Innovative Learning: 5 Lessons on Fish Bowls

Topics: Associations

  • Pin It
  • Pin It

At the Wisconsin Society of Association Executive Education Conference in September, we stepped outside the traditional learning box and tried an innovative learning experience called a fish bowl presentation.


Here’s how a fish bowl works:

Four or five chairs make up the fish bowl in an inner circle, which is surrounded by more circles of attendees. At our event, I moderated the fish bowl participants as we discussed ASAE’s excellent book, “7 Measures of Success: What Remarkable Associations Do That Others Don’t.

As a tool for innovative learning, the fish bowl was intriguing. While I felt the session offered value, only one of our speakers (the 7 Measures chairman) had a wide understanding of the topic. The other speakers were more focused on a specific measure.  Thus, getting an active and sustained dialog was tough. Fortunately, I had a few prepared questions, winged it for others and got the audience involved with some questions.

If you want to bring the fish bowl format to your organization, here are my 5 lessons learned:

  1. Pick four or five participants who know each other and may already have engaged in some conversations.
  2. While you don’t want experts to all have the same perspective, make sure they have a fairly wide understanding of the topic.
  3. Have some meaty questions prepared – 5 to 6 at least – and at least a couple questions that will draw out different views and might even spark a real debate.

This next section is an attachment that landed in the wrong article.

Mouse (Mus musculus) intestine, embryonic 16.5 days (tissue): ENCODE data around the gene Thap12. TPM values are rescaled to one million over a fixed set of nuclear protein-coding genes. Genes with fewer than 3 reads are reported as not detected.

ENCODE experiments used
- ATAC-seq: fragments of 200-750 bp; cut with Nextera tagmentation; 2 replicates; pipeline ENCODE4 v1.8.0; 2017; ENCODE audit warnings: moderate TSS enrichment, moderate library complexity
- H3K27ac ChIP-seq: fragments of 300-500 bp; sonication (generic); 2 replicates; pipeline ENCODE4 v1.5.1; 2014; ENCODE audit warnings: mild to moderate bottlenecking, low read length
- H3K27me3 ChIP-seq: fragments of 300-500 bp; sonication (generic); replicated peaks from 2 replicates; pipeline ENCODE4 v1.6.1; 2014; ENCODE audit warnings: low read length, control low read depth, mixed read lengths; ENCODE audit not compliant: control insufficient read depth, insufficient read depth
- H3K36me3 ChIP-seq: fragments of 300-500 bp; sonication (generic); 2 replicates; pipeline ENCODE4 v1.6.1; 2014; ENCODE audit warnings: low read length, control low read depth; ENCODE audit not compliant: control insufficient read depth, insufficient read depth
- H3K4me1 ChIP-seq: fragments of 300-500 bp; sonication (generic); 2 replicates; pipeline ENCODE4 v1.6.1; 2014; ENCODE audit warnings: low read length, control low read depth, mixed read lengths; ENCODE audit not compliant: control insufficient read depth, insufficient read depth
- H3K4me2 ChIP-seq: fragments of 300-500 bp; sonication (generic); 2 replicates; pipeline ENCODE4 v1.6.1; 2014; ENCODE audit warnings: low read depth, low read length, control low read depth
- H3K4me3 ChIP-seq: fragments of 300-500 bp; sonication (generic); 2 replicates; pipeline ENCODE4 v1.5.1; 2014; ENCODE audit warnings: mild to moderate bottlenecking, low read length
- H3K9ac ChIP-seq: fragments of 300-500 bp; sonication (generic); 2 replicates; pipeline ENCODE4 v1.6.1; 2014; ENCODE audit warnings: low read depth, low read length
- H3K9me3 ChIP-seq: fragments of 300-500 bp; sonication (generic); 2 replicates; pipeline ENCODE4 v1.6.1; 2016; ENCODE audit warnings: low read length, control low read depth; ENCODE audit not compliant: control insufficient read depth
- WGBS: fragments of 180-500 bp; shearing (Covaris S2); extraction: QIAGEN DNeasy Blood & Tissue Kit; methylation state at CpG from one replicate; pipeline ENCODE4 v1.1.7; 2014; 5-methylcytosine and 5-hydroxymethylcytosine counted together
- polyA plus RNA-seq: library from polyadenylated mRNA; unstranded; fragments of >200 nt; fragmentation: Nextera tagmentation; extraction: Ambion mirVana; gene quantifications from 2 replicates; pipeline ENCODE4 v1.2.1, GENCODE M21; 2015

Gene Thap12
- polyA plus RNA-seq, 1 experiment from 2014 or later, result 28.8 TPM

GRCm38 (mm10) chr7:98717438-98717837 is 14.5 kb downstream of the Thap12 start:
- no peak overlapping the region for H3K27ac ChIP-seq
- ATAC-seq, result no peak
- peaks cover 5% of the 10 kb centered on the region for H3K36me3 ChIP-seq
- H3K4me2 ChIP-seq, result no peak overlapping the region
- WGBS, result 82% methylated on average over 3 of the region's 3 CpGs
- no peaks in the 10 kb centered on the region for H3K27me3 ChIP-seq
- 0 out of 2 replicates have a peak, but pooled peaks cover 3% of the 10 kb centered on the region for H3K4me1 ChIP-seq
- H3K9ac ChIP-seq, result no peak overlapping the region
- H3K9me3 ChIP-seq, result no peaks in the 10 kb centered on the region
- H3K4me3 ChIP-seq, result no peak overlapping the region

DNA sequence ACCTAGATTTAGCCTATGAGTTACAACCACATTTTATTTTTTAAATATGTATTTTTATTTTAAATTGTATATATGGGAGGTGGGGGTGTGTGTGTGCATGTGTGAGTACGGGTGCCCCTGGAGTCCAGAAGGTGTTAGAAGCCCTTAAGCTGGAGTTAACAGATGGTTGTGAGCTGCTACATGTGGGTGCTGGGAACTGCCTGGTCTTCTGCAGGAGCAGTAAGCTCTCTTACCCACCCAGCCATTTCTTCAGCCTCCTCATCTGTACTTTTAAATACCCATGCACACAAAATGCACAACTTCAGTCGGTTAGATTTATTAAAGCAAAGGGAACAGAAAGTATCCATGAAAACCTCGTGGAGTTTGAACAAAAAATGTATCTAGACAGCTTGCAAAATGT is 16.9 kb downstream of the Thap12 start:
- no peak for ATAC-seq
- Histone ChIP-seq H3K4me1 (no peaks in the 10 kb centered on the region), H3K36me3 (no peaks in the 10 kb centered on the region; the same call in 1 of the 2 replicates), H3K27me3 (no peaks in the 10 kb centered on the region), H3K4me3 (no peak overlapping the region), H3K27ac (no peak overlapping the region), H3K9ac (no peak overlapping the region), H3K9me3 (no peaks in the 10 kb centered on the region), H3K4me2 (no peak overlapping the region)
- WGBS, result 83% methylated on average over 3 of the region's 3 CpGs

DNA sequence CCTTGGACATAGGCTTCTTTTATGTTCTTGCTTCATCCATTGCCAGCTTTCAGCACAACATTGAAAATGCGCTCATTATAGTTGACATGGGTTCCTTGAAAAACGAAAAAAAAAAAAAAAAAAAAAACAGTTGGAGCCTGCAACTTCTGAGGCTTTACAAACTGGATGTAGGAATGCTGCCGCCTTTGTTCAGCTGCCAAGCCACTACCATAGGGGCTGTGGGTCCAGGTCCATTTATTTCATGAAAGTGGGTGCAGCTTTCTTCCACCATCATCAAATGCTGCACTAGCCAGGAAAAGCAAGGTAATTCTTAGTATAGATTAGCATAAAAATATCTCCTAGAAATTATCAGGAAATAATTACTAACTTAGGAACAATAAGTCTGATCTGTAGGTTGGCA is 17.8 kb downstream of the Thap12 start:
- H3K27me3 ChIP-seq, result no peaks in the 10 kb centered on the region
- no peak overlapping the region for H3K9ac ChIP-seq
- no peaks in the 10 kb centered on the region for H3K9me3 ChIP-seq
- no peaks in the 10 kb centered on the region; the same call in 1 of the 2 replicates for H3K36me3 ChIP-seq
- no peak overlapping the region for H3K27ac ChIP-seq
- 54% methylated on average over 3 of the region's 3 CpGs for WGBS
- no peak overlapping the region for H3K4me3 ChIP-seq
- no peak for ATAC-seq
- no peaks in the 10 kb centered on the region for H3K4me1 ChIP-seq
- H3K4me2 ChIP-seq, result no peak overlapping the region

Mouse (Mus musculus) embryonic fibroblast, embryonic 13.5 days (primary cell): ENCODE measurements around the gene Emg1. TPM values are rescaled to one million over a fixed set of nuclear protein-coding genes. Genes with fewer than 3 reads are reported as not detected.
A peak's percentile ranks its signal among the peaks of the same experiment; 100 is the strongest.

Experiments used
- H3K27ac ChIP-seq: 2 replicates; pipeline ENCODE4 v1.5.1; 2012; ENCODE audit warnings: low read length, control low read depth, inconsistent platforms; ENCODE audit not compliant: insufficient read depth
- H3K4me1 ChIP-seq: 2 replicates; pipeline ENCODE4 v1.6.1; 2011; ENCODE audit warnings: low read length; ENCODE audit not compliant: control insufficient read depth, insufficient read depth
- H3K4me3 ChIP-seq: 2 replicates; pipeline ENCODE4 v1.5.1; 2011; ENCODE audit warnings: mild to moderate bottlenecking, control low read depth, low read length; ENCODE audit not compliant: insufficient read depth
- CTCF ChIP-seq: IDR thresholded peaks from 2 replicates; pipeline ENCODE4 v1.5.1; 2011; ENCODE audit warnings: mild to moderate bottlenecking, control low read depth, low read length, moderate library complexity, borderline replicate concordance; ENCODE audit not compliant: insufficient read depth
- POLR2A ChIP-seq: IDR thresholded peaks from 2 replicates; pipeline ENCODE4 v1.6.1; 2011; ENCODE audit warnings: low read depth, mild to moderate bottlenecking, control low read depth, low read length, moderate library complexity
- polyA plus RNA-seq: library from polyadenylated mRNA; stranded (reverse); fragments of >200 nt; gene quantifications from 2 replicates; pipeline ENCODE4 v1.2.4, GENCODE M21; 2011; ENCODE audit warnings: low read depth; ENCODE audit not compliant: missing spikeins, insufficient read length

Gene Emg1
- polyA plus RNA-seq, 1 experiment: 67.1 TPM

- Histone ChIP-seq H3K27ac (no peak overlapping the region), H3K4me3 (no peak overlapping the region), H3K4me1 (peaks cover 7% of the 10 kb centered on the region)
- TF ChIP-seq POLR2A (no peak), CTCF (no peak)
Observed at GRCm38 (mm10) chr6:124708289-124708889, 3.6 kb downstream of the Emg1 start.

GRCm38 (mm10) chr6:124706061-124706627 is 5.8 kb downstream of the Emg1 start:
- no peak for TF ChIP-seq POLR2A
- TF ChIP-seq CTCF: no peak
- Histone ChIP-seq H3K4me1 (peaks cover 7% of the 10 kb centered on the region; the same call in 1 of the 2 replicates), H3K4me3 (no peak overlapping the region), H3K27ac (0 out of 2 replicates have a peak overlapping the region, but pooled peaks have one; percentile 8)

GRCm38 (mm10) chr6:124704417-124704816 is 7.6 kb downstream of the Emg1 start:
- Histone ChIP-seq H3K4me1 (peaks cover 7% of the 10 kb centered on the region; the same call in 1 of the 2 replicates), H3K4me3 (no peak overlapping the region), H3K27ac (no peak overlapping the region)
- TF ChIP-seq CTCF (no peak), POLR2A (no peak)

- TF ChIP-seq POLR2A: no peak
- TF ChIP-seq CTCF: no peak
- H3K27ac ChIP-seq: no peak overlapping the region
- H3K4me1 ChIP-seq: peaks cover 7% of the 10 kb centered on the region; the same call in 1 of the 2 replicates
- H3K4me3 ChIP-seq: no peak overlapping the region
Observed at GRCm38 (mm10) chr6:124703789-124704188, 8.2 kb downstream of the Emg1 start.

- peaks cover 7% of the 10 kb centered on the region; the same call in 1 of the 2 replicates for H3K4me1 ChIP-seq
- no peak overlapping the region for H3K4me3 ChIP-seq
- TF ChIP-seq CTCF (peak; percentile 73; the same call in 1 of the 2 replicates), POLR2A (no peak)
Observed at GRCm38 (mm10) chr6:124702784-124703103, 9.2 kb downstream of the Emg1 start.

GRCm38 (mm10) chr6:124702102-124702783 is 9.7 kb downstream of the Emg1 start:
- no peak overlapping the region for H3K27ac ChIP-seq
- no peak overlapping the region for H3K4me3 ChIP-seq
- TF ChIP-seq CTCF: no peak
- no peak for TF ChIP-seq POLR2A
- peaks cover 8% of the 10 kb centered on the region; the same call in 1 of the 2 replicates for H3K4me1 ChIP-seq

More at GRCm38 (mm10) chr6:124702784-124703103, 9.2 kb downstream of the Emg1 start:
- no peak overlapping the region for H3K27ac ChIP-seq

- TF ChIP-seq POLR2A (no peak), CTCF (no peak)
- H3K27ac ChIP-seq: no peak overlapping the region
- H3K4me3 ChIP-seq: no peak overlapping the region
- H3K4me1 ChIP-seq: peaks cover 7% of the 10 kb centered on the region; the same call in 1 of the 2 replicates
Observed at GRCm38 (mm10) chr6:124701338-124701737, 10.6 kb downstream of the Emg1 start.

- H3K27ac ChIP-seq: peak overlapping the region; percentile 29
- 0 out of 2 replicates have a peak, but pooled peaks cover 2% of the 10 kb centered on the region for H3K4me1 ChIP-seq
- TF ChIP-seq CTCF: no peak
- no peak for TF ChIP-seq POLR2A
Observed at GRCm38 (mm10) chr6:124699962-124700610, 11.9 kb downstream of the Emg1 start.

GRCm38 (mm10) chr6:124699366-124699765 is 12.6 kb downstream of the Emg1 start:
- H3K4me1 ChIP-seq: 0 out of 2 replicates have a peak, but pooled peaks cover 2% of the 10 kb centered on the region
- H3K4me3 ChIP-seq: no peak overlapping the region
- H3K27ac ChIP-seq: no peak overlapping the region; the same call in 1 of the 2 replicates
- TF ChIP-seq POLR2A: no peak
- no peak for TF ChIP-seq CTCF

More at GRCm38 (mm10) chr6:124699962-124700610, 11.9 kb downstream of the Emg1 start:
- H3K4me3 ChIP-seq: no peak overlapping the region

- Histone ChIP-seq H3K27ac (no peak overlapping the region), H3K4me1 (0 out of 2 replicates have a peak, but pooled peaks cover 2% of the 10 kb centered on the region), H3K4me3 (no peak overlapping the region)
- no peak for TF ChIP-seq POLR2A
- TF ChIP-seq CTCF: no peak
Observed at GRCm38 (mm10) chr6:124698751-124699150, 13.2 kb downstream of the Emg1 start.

4. You want the conversation to be natural and spontaneous, so I wouldn’t recommend over-prepping the participants. But you might spark more conversations if you give them some key questions and background before you start the event.
  5. The fish bowl is all about letting the audience feel like they’re a part of the conversations and blurs the line between speakers and the audience. Our fish bowl chairs were on a platform – I’d recommend having everyone on the same plane.

Overall I applaud WSAE and this group of speakers for trying something new to create an atmosphere for education. I think these innovations are key to keeping our face-to-face meetings relevant in the coming years.

Has your organization used a fish bowl or something similar?  What was your experience?

Image source: http://marynabadenhorst.globalteacher.org.au

 



Tags: , , ,

Comments

1.

October 3rd, 2010Simon Willison says:

I attended a fishbowl session at a BarCamp and it worked a bit differently from what you describe. There were four seats in the center, but only three of them were allowed to be occupied at any one time. Any of the other people in the room could sit down in that fourth chair if they wanted to join the discussion, and one of the three people already seated would then have to leave their chair of their own accord. It worked amazingly well – about half of the people in the room spent at least some time in the chairs, and there were no problems at all with people not wanting to leave their chair. The topic being debated was a controversial one, but the quality of the discussion remained extremely high.

Twitter: simonw


2.

October 3rd, 2010David says:

Simon,

I believe what you experienced is an “open” Fish Bowl. Done a few different ways but generally at least one chair is left open for audience membes to join the conversation, then return to their seats. I suspect, as in your case, this would be an effective way to bring several views together on a controversial topic.

Thanks for sharing!!

Twitter: Djmcknight


3.

October 4th, 2010Adrian Segar says:

Another way to do an open fishbowl is with a different chair set-up; the audience sits in a horseshoe-shaped set of seats, with the 3-5 participation chairs set in a line at the mouth of the horseshoe.

The advantages of this setup are that everyone can see each others faces, and it’s easier for audience members to get to and from their chairs.

You can also have a facilitator in one of the chairs who helps to shape the flow of conversation when necessary. This is a format I’ve used for facilitated group discussions for many years.
Adrian Segar recently posted..The cost of hybrid events

Twitter: ASegar


Leave a Reply







CommentLuv badge